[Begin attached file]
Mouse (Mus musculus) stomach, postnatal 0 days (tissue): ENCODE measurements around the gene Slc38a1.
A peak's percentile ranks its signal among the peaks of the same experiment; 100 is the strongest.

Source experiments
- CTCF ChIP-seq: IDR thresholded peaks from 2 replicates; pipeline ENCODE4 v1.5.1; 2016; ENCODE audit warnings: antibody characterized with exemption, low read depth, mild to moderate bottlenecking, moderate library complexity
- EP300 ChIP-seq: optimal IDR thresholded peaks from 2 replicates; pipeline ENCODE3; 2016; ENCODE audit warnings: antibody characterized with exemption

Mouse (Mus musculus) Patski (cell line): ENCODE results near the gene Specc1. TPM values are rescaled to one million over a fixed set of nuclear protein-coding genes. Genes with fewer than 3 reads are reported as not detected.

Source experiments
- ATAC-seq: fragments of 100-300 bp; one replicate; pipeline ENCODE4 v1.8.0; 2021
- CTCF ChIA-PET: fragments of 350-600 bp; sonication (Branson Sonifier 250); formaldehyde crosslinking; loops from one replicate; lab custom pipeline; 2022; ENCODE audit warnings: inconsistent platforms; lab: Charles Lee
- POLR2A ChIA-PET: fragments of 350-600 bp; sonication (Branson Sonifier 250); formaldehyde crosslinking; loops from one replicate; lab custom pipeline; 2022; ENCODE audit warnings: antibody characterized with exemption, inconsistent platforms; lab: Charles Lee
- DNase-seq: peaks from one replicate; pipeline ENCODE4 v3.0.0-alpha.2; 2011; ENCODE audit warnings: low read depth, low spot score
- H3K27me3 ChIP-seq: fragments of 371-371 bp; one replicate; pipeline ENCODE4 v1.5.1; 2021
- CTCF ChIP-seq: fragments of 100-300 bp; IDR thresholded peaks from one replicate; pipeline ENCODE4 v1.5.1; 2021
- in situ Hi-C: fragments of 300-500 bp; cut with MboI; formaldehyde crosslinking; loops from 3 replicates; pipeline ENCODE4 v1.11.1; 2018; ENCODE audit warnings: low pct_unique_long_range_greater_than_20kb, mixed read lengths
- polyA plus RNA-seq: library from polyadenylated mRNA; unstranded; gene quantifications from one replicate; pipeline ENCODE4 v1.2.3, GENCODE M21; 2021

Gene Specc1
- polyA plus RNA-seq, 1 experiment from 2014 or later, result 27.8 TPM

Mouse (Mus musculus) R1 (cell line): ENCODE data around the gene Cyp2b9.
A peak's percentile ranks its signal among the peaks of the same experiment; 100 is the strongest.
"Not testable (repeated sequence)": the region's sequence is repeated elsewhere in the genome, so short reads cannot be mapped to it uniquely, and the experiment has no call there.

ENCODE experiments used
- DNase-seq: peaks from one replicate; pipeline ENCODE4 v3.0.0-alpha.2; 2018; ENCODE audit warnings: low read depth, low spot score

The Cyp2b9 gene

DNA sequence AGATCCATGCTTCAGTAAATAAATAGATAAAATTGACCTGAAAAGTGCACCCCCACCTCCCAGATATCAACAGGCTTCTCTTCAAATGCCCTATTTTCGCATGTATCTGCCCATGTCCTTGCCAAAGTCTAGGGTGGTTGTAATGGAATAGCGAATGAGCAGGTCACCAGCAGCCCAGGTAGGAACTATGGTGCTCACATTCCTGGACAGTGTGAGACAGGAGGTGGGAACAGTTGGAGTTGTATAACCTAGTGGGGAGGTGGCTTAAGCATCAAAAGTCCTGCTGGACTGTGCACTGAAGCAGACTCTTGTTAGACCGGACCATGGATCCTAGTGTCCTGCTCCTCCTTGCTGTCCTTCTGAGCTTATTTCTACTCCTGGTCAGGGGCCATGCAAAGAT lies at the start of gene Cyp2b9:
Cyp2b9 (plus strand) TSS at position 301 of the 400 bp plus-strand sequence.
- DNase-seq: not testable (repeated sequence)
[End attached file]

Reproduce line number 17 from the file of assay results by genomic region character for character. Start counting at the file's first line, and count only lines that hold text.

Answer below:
- polyA plus RNA-seq, 1 experiment from 2014 or later, result 27.8 TPM